• Mohana Prabhakar

Raindrops keep falling on my head

A couple of weeks ago, I got up in the morning to what was an absolutely beautiful day. Imagine waking up in Muscat to the sound of rain on wooden shutters and the fresh wet earth smell if you lean out.

The grass looked greener than ever, the flowers washed clean of any dust, and of their heads too in some cases, and the sea was a deep blue-grey which kept changing colour as the rain came in.

I decided now was the perfect time to go to the gym. What can I say? Cloudy, rainy days do to me what caffeine and sunshine probably do to you. It fills me with energy, puts me in an ‘I can do anything’ mode and I can’t stop feeling happy for no particular reason.

Perhaps this has something to do with my childhood. I always had this uncontrollable urge to go out in the rain the minute a downpour started. The unpredictable giant storms where I grew up (called Kal Baisakhi) would have the sky go black in a few moments while everything quietened down, almost in anticipation of the loud thunder and torrential rain to follow. It always felt like a celebration of rain as the creator of all life.

And that used to be literally true in the old Bollywood movies. Watching films growing up, we couldn’t help but notice that if it rained and the hero and heroine got caught in it and had to take shelter, a baby would be born nine months later.

The only reason visiting Scotland was number one on my bucket list since I was a teen was because of a ghost film which probably had three-quarters of it shot in the rain. The night scenes on the shores of stormy seas, the darkest of clouds rolling over jagged mountains, forbidding stone castles, and the incessant rain washing the vast glens are all as clear in my mind as the day I saw it. I have no idea what the movie was called but it was as beautiful as it was scary.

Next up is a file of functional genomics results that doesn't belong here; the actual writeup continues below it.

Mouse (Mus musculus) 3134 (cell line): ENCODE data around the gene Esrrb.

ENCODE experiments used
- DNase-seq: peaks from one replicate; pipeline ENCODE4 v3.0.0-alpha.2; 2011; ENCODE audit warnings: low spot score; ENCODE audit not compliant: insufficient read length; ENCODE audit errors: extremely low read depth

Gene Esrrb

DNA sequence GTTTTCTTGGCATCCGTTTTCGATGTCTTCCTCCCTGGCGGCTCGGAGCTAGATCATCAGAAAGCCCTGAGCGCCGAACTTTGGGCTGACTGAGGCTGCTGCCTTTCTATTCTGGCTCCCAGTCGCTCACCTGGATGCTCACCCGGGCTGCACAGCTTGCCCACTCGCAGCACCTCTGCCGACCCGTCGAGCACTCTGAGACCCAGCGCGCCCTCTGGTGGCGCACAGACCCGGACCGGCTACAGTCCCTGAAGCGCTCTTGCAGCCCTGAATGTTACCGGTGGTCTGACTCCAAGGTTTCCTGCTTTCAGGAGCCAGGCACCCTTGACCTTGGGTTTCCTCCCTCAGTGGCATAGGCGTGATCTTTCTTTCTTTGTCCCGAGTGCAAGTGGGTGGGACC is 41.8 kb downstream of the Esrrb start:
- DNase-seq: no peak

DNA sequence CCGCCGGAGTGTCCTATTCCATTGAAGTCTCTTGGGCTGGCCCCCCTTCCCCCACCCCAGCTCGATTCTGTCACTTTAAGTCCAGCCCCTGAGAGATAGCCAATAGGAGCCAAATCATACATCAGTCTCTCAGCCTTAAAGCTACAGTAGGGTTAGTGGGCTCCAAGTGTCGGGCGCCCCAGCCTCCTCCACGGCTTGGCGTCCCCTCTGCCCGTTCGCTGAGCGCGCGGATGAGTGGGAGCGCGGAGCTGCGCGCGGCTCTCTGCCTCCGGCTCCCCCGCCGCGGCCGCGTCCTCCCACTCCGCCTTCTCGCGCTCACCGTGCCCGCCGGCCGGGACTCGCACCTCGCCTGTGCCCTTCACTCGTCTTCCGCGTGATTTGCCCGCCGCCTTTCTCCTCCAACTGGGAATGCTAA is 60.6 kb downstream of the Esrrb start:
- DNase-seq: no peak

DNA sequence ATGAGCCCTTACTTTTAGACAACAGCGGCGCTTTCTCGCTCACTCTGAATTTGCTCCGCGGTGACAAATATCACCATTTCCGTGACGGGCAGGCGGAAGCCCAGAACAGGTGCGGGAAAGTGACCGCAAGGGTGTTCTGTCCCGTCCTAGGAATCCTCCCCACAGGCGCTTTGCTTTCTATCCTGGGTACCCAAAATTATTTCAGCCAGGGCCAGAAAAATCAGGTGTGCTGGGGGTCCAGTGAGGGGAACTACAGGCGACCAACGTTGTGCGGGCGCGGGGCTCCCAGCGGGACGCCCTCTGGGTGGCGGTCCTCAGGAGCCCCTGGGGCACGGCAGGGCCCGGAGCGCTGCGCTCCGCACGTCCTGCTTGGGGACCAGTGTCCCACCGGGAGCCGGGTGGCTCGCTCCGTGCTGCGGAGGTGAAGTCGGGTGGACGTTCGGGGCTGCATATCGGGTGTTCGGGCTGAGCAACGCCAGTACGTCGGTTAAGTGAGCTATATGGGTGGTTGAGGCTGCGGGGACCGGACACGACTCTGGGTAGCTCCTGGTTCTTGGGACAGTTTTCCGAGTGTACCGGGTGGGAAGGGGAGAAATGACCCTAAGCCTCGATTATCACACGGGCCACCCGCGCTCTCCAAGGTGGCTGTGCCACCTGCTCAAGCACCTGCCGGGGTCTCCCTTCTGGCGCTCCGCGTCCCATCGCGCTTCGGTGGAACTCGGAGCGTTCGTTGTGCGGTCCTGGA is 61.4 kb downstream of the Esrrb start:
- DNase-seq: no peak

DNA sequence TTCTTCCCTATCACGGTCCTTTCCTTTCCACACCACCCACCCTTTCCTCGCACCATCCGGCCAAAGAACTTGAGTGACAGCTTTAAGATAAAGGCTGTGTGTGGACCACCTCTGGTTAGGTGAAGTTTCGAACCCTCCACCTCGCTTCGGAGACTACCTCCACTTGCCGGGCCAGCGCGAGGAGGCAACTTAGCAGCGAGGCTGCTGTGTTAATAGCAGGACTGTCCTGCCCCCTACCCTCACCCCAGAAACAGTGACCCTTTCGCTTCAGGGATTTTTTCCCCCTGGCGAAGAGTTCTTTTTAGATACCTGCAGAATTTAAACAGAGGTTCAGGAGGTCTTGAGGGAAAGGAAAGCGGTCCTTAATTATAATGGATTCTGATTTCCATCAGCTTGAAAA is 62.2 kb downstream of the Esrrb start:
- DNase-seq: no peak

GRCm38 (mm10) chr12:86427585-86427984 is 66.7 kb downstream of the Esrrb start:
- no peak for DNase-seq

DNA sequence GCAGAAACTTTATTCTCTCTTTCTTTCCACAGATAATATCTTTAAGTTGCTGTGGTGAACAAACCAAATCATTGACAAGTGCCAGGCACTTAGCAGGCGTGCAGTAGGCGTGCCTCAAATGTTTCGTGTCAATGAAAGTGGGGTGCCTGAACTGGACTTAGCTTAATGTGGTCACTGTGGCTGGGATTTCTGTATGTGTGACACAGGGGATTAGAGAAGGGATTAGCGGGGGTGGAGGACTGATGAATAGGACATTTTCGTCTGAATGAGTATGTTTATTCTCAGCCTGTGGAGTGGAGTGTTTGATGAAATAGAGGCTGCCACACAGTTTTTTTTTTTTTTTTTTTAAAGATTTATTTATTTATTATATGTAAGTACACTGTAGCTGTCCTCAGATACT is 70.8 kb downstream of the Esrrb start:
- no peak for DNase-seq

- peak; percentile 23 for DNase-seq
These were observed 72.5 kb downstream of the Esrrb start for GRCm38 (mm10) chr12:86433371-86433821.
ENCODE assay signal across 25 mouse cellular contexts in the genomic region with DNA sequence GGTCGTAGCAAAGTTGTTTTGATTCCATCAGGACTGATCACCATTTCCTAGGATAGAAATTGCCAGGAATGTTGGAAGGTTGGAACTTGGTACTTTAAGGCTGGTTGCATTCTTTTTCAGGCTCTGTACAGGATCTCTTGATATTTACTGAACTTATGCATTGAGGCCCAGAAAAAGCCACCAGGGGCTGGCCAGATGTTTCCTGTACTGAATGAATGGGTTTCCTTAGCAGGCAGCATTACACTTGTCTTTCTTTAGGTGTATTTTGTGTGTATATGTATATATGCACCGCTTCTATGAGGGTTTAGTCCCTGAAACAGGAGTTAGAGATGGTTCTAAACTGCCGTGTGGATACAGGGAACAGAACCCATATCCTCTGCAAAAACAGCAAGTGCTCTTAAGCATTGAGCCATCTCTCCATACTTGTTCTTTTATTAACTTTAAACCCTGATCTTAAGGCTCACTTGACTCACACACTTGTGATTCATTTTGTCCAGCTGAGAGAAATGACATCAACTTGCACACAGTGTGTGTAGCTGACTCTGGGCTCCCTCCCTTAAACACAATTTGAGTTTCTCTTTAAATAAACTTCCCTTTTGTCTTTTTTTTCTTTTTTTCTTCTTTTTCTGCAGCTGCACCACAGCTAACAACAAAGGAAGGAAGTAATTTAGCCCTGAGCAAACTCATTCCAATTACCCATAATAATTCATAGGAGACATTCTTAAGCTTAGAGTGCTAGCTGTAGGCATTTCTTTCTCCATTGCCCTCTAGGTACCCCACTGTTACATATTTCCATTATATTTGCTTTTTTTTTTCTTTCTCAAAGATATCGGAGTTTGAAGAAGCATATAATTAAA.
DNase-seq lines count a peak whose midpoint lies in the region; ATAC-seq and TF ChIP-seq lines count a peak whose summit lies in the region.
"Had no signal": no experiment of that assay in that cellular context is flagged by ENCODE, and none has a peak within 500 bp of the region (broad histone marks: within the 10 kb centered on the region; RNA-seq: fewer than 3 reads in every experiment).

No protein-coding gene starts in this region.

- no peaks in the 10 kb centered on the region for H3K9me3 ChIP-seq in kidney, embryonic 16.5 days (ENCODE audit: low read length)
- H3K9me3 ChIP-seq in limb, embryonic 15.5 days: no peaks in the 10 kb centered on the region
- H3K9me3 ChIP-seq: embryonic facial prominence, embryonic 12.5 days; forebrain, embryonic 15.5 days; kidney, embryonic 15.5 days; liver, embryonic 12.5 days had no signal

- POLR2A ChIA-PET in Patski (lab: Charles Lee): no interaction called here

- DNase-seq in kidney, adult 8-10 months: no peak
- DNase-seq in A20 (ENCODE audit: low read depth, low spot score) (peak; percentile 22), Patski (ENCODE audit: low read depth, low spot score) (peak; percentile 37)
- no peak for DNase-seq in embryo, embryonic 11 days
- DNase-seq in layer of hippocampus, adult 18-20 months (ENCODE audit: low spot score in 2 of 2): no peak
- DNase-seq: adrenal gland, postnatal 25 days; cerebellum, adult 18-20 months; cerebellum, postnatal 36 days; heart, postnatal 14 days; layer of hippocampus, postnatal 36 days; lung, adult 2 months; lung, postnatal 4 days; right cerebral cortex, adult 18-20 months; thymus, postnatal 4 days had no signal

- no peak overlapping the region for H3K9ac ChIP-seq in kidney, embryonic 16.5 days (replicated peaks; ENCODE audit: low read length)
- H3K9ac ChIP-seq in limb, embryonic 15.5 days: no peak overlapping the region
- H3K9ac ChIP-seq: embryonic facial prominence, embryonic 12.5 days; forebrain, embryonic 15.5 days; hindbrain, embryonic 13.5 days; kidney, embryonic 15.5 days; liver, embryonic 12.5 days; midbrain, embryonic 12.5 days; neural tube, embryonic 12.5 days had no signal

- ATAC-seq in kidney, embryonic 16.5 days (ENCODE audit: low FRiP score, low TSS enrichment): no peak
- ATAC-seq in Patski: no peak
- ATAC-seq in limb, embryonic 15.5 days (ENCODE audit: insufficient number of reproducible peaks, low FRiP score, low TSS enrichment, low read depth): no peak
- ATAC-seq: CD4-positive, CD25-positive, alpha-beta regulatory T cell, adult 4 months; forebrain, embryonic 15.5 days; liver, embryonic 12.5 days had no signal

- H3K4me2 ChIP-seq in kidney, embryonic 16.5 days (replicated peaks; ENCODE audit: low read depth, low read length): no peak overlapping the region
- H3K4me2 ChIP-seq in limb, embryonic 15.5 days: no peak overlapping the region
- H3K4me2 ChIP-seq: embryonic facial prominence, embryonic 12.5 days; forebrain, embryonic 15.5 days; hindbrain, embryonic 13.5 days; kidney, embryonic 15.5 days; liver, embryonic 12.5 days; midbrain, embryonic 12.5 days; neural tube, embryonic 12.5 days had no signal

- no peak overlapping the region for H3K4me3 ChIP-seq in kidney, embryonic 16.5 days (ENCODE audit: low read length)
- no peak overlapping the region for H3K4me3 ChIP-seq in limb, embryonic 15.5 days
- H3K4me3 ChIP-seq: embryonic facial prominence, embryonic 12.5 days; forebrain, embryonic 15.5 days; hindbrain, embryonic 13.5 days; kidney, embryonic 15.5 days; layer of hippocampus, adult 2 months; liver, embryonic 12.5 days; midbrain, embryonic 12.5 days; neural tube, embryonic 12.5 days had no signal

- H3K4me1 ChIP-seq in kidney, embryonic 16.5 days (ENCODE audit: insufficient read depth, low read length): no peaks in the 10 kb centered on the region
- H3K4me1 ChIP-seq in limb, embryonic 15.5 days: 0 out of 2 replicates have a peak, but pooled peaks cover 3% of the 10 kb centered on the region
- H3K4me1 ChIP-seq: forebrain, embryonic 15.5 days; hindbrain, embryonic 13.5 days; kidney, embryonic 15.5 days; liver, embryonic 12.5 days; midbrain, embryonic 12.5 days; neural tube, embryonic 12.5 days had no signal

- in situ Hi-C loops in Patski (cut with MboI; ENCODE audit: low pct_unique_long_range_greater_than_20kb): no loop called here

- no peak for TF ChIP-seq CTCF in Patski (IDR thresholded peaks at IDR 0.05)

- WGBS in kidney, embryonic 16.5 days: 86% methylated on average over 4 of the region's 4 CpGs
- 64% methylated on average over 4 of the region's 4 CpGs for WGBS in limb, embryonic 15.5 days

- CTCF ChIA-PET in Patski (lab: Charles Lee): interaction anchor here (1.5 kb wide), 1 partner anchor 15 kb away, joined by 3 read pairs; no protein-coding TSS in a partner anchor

Drives in the rain in India along the winding mountain roads of the Western Ghats, where the little stream from summertime turns into a raging river in the monsoon that climbs up to road level, are memories that will never fade.

Rain so fierce that the car wipers almost seem to give up against the curtain of water and you have to stop at a small roadside tea stall for a hot cup of tea waiting for it to let up...these make it to my list of favourite things.

Even after reaching the concrete bowels of Ruwi where my office is, I was still unreasonably tempted to sing. As I was about to get out my car, beatific expression intact, I got a call from a friend. From Ireland originally, his first response to my (presumably lilting) hello went like this:

“Why the heck do you sound so happy? It’s pouring down, the traffic’s awful and it’s only going to get worse!”

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